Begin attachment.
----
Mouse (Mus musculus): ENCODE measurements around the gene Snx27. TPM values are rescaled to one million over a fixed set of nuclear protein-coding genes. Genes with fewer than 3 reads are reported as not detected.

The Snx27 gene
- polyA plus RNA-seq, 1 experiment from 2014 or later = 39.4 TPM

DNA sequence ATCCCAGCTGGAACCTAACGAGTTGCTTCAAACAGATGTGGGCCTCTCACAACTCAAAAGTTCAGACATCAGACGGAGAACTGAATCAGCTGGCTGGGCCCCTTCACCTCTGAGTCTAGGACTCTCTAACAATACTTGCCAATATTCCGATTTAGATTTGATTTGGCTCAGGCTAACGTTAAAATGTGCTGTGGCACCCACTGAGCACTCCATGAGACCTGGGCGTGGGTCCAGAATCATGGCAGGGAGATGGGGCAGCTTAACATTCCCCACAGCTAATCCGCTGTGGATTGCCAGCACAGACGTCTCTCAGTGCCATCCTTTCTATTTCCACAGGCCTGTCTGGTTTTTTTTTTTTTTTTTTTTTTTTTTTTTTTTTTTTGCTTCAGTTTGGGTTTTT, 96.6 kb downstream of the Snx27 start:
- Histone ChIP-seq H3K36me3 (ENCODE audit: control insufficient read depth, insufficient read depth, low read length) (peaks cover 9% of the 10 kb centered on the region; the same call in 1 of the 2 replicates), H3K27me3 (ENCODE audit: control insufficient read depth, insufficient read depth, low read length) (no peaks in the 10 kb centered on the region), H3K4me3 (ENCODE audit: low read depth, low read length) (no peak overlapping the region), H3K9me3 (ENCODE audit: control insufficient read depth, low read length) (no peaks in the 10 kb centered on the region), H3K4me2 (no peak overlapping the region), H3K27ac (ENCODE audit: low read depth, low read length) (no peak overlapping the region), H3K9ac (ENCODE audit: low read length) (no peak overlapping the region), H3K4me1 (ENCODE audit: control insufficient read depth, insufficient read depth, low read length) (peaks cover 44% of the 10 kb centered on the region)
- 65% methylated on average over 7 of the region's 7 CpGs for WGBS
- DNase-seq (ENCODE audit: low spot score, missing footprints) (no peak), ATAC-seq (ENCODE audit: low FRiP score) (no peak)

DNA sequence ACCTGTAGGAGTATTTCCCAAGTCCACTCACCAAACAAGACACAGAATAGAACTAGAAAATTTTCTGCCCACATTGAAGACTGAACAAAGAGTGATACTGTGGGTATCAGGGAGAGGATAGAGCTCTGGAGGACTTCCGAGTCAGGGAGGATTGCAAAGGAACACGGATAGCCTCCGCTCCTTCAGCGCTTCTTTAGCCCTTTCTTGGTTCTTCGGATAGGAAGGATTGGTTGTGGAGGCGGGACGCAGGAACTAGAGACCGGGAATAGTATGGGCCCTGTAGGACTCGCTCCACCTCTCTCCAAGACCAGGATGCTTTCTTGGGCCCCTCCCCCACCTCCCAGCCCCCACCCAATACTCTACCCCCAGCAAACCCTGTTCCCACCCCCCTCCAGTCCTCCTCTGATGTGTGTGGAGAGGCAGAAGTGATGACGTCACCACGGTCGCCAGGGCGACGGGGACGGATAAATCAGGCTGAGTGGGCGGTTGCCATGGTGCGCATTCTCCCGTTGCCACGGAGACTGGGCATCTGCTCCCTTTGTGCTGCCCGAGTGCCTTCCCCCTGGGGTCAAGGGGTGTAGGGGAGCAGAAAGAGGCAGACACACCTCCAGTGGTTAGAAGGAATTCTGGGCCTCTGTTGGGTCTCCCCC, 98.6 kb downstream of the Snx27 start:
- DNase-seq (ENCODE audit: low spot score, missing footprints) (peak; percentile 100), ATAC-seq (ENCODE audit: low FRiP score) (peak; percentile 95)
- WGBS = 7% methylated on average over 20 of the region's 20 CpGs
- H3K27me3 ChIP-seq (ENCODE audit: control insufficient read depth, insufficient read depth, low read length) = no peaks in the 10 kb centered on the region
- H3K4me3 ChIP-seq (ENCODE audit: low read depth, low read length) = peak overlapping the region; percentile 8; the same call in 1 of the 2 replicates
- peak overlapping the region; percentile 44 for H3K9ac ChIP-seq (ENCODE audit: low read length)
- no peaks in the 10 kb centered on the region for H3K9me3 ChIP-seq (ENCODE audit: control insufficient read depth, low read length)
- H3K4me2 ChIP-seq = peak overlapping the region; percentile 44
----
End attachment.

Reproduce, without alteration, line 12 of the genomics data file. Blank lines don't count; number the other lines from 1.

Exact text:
- H3K4me3 ChIP-seq (ENCODE audit: low read depth, low read length) = peak overlapping the region; percentile 8; the same call in 1 of the 2 replicates